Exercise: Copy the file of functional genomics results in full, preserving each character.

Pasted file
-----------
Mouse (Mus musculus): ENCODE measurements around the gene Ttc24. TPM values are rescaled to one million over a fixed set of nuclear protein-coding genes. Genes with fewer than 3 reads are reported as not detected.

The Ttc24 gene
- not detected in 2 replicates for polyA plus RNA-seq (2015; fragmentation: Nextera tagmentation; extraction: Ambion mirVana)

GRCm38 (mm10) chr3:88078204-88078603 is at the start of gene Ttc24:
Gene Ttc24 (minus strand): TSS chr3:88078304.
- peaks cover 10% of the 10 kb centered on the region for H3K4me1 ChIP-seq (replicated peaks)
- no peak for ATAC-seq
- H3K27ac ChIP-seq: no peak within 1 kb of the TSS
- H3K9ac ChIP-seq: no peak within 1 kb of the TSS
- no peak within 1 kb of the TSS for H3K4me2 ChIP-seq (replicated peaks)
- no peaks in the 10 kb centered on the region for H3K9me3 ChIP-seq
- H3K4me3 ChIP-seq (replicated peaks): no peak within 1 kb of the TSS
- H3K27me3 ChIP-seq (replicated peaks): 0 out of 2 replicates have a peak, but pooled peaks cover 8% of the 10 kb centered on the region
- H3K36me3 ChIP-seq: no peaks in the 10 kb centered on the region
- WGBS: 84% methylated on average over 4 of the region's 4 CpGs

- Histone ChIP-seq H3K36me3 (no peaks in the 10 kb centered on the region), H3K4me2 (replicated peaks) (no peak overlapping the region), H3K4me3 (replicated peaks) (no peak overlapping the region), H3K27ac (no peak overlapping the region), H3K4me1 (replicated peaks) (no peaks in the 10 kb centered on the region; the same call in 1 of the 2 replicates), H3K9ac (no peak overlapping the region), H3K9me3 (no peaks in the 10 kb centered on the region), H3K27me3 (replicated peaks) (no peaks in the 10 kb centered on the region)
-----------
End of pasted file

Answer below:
Mouse (Mus musculus): ENCODE measurements around the gene Ttc24. TPM values are rescaled to one million over a fixed set of nuclear protein-coding genes. Genes with fewer than 3 reads are reported as not detected.

The Ttc24 gene
- not detected in 2 replicates for polyA plus RNA-seq (2015; fragmentation: Nextera tagmentation; extraction: Ambion mirVana)

GRCm38 (mm10) chr3:88078204-88078603 is at the start of gene Ttc24:
Gene Ttc24 (minus strand): TSS chr3:88078304.
- peaks cover 10% of the 10 kb centered on the region for H3K4me1 ChIP-seq (replicated peaks)
- no peak for ATAC-seq
- H3K27ac ChIP-seq: no peak within 1 kb of the TSS
- H3K9ac ChIP-seq: no peak within 1 kb of the TSS
- no peak within 1 kb of the TSS for H3K4me2 ChIP-seq (replicated peaks)
- no peaks in the 10 kb centered on the region for H3K9me3 ChIP-seq
- H3K4me3 ChIP-seq (replicated peaks): no peak within 1 kb of the TSS
- H3K27me3 ChIP-seq (replicated peaks): 0 out of 2 replicates have a peak, but pooled peaks cover 8% of the 10 kb centered on the region
- H3K36me3 ChIP-seq: no peaks in the 10 kb centered on the region
- WGBS: 84% methylated on average over 4 of the region's 4 CpGs

- Histone ChIP-seq H3K36me3 (no peaks in the 10 kb centered on the region), H3K4me2 (replicated peaks) (no peak overlapping the region), H3K4me3 (replicated peaks) (no peak overlapping the region), H3K27ac (no peak overlapping the region), H3K4me1 (replicated peaks) (no peaks in the 10 kb centered on the region; the same call in 1 of the 2 replicates), H3K9ac (no peak overlapping the region), H3K9me3 (no peaks in the 10 kb centered on the region), H3K27me3 (replicated peaks) (no peaks in the 10 kb centered on the region)